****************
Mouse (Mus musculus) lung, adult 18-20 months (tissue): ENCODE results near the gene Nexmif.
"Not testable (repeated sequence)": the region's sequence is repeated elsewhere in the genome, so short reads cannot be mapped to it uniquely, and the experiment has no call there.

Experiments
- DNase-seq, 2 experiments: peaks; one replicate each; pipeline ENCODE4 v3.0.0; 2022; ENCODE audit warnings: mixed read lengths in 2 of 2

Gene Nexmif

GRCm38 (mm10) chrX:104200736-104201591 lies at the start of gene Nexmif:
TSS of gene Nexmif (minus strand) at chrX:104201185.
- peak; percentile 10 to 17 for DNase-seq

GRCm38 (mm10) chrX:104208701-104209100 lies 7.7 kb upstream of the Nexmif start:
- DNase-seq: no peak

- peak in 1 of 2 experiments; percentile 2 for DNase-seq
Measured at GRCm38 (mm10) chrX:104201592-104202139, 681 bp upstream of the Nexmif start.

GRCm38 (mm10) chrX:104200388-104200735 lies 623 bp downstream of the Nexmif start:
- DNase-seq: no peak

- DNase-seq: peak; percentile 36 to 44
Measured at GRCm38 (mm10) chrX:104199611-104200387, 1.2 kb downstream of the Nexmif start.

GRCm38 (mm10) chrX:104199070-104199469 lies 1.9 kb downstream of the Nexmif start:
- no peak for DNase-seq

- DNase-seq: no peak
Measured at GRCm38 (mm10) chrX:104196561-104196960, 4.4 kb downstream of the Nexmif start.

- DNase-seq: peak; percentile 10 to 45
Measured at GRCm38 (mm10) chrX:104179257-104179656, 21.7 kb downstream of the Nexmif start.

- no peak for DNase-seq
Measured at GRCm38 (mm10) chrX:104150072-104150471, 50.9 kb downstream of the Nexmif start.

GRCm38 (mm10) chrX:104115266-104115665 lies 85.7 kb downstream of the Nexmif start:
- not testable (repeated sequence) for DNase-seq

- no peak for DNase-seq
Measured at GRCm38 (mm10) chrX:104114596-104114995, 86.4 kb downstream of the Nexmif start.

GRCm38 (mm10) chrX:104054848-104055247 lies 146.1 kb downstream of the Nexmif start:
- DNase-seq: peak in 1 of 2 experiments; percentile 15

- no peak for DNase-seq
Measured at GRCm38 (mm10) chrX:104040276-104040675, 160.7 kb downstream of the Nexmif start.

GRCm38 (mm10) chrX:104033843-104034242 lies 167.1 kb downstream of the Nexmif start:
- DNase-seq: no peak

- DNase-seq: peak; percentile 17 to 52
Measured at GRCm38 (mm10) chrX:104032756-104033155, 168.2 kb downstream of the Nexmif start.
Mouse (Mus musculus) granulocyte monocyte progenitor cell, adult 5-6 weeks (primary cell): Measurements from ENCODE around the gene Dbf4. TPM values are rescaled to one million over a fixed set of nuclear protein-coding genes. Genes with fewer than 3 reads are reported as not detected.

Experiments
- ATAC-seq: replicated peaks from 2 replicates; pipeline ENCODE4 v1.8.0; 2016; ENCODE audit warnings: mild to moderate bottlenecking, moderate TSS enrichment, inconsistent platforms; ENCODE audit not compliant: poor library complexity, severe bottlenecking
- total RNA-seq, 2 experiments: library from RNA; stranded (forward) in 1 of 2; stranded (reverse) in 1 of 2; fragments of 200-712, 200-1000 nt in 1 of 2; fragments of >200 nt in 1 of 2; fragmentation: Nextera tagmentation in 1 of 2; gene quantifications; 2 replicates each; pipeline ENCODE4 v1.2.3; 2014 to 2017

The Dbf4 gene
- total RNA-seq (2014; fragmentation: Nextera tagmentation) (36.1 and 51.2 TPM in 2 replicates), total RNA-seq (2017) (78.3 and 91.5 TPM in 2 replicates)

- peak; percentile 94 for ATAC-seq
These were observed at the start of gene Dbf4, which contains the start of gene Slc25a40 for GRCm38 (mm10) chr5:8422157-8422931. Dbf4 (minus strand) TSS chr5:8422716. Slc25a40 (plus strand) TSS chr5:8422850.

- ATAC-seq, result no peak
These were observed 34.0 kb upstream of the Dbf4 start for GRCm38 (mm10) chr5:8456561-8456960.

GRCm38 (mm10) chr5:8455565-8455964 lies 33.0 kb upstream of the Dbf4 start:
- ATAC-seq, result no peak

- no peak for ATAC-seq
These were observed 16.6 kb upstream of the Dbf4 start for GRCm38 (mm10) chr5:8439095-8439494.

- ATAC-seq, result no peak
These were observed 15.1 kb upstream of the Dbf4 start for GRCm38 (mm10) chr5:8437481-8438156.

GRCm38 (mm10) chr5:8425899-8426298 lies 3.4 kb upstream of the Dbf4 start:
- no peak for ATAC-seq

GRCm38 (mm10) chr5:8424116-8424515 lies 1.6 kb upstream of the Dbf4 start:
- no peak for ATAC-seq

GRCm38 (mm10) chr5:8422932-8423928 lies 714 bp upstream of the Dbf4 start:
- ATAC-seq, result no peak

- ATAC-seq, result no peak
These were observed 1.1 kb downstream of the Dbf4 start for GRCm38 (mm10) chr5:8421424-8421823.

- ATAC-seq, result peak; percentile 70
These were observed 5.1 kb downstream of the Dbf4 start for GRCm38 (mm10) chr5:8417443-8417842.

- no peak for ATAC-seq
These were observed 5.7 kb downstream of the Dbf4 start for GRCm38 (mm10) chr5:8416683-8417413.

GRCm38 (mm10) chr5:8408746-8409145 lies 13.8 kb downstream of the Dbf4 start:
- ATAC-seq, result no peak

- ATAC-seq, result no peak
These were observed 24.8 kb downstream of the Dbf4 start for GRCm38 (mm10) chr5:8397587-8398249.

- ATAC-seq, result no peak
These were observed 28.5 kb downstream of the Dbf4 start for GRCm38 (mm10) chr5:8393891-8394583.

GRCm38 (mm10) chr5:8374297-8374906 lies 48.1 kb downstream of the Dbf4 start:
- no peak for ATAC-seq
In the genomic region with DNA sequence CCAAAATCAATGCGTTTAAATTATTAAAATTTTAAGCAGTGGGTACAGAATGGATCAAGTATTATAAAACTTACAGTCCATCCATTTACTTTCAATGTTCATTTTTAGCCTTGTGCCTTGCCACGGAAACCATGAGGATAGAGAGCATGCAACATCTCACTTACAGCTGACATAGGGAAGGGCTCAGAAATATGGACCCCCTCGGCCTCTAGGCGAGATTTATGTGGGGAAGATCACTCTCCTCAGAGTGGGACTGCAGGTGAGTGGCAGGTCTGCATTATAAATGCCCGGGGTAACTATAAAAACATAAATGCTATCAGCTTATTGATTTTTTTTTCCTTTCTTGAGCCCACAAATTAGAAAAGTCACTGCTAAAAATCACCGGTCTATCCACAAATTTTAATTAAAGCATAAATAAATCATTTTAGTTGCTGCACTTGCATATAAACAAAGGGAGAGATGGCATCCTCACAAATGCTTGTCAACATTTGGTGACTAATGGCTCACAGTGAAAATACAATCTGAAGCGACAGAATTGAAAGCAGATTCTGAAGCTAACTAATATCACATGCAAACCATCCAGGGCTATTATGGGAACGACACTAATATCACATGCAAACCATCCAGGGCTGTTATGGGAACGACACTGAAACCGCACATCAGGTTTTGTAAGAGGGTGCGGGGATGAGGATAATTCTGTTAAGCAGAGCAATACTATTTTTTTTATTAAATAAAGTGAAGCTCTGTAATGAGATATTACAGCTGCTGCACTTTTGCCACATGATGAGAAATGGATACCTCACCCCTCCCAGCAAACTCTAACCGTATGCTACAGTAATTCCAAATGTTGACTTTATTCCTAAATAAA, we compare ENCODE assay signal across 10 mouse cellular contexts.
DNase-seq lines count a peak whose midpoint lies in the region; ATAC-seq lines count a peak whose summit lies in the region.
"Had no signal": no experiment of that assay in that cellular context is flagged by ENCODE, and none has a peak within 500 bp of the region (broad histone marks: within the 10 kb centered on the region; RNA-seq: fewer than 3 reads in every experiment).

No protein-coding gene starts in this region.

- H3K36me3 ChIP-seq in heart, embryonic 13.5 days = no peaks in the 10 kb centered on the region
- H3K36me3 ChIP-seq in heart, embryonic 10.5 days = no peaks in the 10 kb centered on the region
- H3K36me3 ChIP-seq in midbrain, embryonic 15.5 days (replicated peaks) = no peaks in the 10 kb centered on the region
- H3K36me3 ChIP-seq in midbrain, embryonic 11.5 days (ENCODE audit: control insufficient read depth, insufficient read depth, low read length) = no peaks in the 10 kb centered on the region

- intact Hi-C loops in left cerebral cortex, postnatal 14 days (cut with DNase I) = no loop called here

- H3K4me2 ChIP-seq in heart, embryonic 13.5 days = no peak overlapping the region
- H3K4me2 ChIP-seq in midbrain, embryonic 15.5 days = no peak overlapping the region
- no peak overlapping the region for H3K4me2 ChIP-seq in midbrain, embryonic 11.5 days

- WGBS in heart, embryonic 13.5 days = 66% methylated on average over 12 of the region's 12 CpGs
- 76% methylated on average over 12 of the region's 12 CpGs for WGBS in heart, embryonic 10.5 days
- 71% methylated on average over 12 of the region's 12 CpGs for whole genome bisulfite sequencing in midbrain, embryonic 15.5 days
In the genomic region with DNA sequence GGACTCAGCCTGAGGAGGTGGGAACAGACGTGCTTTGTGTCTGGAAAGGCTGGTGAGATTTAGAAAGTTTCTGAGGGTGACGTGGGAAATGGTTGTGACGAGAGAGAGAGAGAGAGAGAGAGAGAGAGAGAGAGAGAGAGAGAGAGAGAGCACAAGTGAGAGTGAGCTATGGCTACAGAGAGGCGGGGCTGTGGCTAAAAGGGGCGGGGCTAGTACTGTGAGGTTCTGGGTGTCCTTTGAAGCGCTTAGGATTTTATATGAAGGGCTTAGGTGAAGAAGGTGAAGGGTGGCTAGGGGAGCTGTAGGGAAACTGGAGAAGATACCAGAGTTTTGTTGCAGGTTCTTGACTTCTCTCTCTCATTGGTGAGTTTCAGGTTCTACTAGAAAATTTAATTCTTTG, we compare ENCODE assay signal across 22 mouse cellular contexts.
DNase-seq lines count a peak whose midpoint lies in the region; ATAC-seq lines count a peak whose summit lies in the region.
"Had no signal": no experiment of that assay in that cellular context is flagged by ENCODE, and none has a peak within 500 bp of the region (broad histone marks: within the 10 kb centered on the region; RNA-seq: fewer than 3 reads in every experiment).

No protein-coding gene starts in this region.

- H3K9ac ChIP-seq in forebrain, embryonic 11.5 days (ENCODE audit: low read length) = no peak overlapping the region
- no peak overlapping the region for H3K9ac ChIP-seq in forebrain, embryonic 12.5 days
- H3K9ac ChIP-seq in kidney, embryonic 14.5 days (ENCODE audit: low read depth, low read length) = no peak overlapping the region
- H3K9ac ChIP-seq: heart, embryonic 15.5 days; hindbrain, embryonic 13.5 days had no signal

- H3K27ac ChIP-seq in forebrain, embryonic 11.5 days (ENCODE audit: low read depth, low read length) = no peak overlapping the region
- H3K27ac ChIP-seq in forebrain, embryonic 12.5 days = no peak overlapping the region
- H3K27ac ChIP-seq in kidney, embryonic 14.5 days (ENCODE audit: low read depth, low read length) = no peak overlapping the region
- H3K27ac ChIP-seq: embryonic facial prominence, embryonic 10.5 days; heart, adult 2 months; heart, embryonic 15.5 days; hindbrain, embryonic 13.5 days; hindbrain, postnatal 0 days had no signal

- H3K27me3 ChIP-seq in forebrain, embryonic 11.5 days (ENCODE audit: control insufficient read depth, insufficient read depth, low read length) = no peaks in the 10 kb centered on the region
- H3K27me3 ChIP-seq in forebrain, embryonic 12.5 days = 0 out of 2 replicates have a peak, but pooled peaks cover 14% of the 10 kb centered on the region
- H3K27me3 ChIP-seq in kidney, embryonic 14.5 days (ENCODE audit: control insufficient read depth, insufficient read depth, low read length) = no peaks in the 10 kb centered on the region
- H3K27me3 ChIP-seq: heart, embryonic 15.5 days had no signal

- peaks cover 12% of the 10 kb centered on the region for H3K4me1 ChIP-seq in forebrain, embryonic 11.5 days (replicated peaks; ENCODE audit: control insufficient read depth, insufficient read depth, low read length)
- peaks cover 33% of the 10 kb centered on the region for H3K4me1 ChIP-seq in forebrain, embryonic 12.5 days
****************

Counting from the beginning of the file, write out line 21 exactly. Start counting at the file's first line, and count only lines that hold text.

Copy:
- DNase-seq: peak; percentile 10 to 45